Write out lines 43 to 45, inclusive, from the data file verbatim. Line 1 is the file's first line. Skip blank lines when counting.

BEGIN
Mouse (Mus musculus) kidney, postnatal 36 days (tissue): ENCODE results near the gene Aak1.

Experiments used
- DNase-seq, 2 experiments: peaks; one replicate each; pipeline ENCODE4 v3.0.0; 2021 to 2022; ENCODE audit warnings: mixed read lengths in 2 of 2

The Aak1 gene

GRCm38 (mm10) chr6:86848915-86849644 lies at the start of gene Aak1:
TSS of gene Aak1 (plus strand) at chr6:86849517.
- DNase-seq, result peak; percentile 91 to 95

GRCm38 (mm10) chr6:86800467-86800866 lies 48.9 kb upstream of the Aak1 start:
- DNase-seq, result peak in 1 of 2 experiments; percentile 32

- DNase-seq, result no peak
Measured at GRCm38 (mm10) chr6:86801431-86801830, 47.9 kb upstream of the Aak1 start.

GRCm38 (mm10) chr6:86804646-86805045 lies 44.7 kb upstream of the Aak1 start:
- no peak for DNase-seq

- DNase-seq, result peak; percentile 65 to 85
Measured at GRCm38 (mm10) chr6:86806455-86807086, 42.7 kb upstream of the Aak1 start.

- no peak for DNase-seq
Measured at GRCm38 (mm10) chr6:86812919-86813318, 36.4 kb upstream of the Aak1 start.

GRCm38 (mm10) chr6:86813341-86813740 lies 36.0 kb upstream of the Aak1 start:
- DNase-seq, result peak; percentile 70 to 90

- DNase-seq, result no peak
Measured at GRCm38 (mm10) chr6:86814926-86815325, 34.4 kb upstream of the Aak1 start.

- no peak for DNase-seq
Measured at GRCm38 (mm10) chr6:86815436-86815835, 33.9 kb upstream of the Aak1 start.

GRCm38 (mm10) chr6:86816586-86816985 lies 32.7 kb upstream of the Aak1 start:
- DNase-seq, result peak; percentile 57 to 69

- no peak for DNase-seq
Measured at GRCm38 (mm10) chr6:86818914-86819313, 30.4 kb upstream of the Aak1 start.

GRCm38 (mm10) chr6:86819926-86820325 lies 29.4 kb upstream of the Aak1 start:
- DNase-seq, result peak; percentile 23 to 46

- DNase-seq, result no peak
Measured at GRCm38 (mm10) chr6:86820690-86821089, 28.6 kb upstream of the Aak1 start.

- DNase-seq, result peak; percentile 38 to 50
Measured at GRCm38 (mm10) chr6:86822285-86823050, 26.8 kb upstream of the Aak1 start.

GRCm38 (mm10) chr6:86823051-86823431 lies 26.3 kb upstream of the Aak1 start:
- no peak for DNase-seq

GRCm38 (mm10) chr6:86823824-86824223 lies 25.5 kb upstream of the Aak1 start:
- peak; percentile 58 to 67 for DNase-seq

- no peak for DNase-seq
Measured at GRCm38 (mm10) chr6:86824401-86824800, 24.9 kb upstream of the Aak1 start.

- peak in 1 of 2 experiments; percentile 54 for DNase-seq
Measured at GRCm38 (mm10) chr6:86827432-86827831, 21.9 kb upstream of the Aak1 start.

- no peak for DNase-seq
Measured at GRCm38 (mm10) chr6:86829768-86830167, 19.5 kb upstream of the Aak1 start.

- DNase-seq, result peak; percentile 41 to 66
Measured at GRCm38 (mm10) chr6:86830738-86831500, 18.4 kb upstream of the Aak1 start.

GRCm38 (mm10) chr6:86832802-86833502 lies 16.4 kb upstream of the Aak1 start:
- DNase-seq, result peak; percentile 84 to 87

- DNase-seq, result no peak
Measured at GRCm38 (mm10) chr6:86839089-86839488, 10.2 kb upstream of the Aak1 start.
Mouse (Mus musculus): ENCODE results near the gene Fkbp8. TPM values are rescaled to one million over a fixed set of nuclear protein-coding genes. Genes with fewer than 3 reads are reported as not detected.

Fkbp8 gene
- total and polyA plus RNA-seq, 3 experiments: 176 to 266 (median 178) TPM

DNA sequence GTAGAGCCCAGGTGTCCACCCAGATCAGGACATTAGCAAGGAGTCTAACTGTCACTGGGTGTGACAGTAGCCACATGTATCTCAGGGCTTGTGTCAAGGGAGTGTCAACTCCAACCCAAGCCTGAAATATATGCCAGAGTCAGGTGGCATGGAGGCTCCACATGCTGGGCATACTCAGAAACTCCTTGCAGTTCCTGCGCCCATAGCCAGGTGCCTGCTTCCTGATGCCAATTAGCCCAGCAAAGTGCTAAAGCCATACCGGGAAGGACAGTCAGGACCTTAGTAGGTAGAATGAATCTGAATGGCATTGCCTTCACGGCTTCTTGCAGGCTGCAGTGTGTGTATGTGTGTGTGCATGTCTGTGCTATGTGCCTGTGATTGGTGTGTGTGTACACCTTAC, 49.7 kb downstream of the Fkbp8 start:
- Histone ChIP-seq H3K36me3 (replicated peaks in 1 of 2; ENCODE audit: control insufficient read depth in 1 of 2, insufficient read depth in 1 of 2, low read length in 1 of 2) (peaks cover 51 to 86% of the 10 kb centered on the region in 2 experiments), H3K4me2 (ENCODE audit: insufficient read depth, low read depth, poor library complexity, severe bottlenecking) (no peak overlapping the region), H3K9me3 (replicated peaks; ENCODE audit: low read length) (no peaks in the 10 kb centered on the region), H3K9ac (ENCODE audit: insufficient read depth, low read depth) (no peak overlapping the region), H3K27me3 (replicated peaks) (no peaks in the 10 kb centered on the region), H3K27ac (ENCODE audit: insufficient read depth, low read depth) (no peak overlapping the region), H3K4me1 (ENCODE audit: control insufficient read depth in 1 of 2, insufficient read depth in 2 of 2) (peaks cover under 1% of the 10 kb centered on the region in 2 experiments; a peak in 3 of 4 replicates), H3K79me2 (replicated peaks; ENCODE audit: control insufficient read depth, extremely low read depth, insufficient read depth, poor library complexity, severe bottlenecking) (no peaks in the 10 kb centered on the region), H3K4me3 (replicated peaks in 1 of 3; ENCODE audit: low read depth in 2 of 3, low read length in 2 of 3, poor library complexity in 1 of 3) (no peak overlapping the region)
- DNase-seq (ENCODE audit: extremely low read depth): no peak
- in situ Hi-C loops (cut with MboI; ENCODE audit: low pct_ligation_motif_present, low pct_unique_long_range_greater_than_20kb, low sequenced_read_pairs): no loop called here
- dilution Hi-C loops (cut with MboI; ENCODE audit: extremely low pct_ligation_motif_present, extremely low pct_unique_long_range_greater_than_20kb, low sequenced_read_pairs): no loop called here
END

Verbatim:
Measured at GRCm38 (mm10) chr6:86829768-86830167, 19.5 kb upstream of the Aak1 start.

- DNase-seq, result peak; percentile 41 to 66
Measured at GRCm38 (mm10) chr6:86830738-86831500, 18.4 kb upstream of the Aak1 start.